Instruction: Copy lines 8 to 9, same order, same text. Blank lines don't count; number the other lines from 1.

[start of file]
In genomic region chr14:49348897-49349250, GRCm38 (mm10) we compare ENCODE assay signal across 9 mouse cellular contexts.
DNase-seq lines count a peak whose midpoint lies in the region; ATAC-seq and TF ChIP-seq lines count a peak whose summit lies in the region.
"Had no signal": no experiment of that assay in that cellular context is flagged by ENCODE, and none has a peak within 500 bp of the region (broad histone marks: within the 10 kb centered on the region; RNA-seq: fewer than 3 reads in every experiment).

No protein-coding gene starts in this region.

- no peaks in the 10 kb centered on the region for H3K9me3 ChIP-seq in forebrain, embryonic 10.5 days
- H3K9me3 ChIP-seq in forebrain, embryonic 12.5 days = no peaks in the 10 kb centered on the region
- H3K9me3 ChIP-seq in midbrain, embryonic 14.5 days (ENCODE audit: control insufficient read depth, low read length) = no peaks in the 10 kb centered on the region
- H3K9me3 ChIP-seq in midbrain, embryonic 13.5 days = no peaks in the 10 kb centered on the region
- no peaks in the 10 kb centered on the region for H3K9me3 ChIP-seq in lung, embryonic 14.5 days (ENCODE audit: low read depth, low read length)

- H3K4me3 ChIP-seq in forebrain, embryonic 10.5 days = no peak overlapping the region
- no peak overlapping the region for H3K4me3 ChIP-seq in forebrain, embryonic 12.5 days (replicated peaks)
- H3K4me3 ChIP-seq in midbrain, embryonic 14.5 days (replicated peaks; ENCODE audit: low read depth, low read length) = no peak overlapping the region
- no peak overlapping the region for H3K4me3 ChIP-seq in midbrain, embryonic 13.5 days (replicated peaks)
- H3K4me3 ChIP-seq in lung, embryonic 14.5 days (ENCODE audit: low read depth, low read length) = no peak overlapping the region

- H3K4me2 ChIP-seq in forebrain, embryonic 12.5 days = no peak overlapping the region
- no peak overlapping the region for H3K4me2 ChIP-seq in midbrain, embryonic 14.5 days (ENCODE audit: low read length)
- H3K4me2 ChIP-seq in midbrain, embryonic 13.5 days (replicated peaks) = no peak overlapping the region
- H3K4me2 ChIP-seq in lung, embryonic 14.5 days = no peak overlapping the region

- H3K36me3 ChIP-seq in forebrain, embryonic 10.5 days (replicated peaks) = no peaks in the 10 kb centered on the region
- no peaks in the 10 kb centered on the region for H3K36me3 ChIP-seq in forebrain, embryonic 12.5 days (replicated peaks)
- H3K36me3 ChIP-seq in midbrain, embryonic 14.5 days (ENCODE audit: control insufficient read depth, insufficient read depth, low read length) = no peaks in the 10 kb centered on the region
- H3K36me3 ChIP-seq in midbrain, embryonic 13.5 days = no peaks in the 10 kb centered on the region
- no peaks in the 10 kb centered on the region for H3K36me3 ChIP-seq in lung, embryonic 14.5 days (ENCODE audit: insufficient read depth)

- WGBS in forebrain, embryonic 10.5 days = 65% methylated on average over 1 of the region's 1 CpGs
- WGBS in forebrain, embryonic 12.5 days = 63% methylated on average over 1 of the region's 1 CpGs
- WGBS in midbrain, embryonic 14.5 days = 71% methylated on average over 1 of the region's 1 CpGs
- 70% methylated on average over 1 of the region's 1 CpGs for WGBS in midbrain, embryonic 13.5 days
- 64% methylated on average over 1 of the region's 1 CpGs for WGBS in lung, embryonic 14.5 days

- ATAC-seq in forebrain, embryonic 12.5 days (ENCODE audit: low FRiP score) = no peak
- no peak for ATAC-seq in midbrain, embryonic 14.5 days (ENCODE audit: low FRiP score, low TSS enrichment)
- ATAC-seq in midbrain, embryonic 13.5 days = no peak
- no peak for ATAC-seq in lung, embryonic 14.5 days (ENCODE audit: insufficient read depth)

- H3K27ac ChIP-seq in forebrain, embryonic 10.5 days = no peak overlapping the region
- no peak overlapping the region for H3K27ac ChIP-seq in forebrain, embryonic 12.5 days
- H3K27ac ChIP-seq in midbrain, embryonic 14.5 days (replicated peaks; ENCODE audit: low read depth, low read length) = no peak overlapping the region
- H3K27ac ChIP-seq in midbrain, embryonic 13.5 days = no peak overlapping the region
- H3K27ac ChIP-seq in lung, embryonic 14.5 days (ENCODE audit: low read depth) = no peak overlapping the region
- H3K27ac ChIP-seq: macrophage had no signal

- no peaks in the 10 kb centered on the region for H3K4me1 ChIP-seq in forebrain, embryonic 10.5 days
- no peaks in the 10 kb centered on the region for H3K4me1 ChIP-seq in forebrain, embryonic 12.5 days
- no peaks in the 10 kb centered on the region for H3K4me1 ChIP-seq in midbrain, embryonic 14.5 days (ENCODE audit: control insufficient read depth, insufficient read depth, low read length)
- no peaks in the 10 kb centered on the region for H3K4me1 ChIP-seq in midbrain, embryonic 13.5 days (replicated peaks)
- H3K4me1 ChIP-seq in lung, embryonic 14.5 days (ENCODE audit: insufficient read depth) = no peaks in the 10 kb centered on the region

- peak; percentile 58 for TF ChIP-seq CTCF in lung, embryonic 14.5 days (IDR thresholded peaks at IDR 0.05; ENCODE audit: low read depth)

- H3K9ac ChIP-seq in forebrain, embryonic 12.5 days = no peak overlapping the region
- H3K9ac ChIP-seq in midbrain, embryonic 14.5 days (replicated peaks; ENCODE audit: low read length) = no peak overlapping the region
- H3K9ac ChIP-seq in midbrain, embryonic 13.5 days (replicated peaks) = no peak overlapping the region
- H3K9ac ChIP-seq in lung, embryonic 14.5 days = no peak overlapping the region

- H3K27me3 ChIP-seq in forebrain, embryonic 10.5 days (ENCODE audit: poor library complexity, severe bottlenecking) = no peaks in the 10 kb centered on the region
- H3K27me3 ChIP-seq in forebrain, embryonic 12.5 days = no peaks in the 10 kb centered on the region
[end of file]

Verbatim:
- H3K9me3 ChIP-seq in midbrain, embryonic 13.5 days = no peaks in the 10 kb centered on the region
- no peaks in the 10 kb centered on the region for H3K9me3 ChIP-seq in lung, embryonic 14.5 days (ENCODE audit: low read depth, low read length)